When we talk about our dogs/cats oral health we tend to assume or immediately think of their teeth. Oral Health also encompasses their gums and tissues. In fact their gum and tissues, in some instances, may be more important as they can lead to tooth issues if not cared for.
First we will discuss chewing. When our dogs/cats are chewing they are cleaning their teeth and gum line, but depending on what they are chewing dictates which teeth are being cleaned. Not all teeth are cleaned just by chewing. It takes a variety of different types of chewing to insure that all teeth are getting cleaned.
When they are chewing raw meaty bones (rib bones, ox tail, tendons, cartilage chews, raw pig tails, raw pig ears) they are cleaning their back teeth. They use these teeth to chew these types of items and the constant rubbing helps to remove any plaque or prevent plaque build up.
The front canines are a different type of tooth that require a fibrous meat that require ripping and tearing to clean them. Depending on the size of your dog dictates what they can be fed to accomplish this.
Little dogs are easier as giving them a large chuck of any fibrous meat will accomplish this. Examples would be duck quarter, chunks of tongue, whole turkey gizzard, chunks of beef steak. They can rip and tear at these and in doing so will clean their teeth.
Large dogs are a little trickier because of their size. A whole tongue, duck quarter, whole duck quarter are a d]few examples of items that will help keep their front teeth clean with the ripping and tearing required to eat these items.
Cats have totally different needs; while quail, whole gizzards, chunks of any meat.
The gum tissues are massaged and rubbed when chewing and this helps keep them healthy however as dogs age it is completely possible and probable that even if their teeth are in good shape that they will get gingivitis. Gingivitis is when the gums get red, puffy and inflamed. Dogs/cats can have good teeth and still have gingivitis. When gingivitis occurs their is a bacteria that forms under the gum tissue and this bacteria forms a plaque on the teeth, even with chewing.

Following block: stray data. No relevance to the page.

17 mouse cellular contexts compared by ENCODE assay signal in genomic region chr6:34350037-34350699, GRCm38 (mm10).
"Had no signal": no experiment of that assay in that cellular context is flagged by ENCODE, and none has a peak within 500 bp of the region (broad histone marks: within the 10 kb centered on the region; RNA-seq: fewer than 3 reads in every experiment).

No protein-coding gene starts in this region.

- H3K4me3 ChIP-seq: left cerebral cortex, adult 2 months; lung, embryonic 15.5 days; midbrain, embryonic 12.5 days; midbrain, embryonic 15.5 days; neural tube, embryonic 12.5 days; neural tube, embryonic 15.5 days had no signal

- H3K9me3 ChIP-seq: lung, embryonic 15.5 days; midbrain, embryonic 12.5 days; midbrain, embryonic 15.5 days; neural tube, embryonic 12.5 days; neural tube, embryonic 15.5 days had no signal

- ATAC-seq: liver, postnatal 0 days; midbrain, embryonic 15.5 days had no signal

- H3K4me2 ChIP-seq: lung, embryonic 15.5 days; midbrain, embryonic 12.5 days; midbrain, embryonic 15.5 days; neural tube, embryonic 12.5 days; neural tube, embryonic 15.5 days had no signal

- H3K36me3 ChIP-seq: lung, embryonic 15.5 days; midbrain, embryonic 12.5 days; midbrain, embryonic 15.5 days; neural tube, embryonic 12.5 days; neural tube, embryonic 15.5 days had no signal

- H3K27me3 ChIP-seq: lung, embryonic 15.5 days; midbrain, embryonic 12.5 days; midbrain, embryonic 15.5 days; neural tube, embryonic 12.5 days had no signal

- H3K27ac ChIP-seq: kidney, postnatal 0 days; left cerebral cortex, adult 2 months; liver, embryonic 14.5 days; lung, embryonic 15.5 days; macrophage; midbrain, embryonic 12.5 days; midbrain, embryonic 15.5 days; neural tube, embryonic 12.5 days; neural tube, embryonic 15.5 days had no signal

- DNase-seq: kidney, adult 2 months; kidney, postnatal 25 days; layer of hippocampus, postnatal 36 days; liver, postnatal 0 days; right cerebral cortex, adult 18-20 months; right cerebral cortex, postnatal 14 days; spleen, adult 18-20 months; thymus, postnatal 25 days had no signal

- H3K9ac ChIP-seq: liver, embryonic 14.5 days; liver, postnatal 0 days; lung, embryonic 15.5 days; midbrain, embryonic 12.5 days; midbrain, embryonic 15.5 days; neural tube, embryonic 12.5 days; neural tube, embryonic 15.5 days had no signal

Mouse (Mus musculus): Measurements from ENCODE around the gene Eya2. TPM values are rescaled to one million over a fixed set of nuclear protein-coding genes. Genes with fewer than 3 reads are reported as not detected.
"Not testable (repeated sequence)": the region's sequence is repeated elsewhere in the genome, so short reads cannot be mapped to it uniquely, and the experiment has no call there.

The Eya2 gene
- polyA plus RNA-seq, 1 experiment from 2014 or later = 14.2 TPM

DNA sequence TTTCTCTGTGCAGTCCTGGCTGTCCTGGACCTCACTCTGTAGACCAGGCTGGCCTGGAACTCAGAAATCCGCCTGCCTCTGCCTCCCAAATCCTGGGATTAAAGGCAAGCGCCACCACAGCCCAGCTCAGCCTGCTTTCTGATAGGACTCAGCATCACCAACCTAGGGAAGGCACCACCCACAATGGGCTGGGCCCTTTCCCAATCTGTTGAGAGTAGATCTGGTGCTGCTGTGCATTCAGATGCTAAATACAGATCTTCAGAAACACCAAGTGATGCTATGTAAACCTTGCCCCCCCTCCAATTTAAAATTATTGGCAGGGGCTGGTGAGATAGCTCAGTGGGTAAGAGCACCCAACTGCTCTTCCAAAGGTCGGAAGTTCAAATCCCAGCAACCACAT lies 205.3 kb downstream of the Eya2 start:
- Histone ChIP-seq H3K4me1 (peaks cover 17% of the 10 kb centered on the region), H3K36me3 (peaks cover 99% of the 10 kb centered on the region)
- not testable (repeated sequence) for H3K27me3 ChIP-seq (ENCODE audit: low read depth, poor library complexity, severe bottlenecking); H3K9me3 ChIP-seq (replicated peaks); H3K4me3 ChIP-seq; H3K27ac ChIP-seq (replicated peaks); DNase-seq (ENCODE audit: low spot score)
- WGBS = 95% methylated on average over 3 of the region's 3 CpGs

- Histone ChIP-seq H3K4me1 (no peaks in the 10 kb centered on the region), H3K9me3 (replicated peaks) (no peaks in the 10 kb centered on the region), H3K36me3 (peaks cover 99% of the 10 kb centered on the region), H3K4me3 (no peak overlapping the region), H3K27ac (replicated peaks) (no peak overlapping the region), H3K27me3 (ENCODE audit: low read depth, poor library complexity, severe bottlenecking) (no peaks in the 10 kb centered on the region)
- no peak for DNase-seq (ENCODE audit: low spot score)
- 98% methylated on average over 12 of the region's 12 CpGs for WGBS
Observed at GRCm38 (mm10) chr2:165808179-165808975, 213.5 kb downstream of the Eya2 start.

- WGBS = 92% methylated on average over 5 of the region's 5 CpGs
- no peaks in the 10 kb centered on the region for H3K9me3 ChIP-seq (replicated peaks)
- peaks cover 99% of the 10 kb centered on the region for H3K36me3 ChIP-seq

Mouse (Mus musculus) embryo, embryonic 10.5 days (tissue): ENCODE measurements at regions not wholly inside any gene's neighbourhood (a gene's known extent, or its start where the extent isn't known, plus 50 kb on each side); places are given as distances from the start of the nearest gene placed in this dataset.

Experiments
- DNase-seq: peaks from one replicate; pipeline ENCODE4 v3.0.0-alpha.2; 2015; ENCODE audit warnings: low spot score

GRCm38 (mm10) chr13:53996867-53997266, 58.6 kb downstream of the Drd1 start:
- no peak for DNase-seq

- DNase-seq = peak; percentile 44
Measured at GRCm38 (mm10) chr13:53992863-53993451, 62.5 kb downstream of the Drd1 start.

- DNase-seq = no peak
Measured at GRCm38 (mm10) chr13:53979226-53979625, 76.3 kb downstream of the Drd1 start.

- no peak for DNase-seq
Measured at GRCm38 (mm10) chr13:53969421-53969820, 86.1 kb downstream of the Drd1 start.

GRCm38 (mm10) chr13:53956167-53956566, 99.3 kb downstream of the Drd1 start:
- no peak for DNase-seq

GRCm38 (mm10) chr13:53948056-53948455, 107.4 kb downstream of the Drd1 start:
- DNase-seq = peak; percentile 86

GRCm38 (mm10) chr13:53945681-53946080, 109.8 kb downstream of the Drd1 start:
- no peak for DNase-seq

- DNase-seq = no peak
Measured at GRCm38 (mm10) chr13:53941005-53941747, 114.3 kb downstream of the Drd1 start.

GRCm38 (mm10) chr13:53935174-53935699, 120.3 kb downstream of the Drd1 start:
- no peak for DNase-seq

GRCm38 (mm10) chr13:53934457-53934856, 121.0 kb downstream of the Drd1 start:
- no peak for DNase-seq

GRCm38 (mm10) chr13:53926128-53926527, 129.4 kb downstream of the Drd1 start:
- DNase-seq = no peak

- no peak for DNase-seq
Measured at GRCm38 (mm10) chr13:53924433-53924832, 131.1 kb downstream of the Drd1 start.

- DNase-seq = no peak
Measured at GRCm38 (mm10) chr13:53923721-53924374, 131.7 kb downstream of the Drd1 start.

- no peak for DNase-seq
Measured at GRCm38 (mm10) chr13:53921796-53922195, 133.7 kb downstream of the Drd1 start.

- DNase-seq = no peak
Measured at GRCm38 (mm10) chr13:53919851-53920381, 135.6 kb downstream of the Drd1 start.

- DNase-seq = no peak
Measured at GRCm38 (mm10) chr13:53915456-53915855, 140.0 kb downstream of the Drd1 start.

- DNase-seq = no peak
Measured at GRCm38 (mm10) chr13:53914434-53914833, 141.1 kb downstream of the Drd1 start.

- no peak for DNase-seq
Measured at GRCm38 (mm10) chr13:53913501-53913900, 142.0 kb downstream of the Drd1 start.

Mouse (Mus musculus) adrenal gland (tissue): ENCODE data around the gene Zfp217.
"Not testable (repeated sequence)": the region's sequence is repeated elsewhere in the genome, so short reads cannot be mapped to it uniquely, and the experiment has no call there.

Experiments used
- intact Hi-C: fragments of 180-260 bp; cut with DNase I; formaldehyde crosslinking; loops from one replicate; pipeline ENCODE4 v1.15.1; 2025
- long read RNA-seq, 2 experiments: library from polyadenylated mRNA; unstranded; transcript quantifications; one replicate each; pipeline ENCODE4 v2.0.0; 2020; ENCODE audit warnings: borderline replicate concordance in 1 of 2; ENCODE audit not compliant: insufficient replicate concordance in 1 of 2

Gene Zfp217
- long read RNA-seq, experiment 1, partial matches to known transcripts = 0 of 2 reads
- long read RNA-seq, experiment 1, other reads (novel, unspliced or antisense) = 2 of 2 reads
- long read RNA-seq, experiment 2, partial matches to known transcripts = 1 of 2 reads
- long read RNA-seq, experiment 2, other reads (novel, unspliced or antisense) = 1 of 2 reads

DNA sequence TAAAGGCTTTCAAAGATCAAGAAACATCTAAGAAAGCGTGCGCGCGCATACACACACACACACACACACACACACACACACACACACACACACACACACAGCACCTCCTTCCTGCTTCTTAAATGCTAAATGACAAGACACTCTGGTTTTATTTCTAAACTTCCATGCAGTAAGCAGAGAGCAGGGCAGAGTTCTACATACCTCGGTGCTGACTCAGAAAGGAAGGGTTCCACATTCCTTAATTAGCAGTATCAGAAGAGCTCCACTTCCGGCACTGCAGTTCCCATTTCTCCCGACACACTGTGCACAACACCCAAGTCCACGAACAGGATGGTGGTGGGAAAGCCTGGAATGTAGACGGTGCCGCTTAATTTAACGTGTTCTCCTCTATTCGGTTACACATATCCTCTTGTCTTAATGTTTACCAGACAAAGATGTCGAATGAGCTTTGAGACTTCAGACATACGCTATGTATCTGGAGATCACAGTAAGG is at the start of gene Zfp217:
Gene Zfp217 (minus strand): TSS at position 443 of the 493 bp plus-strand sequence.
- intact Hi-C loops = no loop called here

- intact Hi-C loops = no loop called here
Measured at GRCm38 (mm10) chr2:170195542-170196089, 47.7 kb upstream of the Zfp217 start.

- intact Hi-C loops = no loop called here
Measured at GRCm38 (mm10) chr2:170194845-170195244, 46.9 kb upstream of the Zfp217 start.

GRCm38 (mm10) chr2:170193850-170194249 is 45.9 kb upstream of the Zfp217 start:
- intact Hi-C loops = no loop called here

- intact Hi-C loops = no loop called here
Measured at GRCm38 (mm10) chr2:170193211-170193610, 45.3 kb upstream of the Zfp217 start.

My Molly will be 13 in March. I just took her in for her annual wellness visit at the vet. Shea’s completely stopped chewing over the last 6 months. She would not chew on ANYTHING. Even if I put little chunks of meat in her meals she would pick them out so I was feeding her ground. She just recently lost a very front tooth but that is the only tooth she has ever lost. I noticed her gums were red, puffy and her breath was getting a little bad. I had the vet look at her teeth to be certain we didn’t have any issues with her teeth. She was given a clean bill of health in regards to her teeth however she did have gingivitis.
We started treating her with an all natural soy and gluten free oral/topical treatment and within a week she was starting to chew again. Her gums look so much better and all the redness and puffiness are gone. Her breath is better and she is happier. MYnhusband says she is “chewing like a little beaver again”! The treatment is super easy; apply daily for a month then three times a week. I was so impressed with this product that I called the company and had a very lengthy conversation with them so that I fully understood what the product was and how it worked.
Gingivitis is naturally occurring condition as dogs/cats age. Not all pets will develop gingivitis but a large number will – especially little dogs and cats. If left untreated it can be extremely dangerous as it can lead to tooth loss, infection and secondary infections/illnesses in your dogs/cats.
Carbohydrates are detrimental to your dogs teeth. Carbohydrates break down into sugars and are severely detrimental to your dogs oral health.
This is an easy condition of prevent/treat and yet it is one of the most frequently overlooked and untreated conditions out there.
We all want to keep our “fur babies” well and their Oral Health is a very integral part of that. Remember, prevention is better for your “fur kids” and less expensive for you!
As always, I welcome any questions.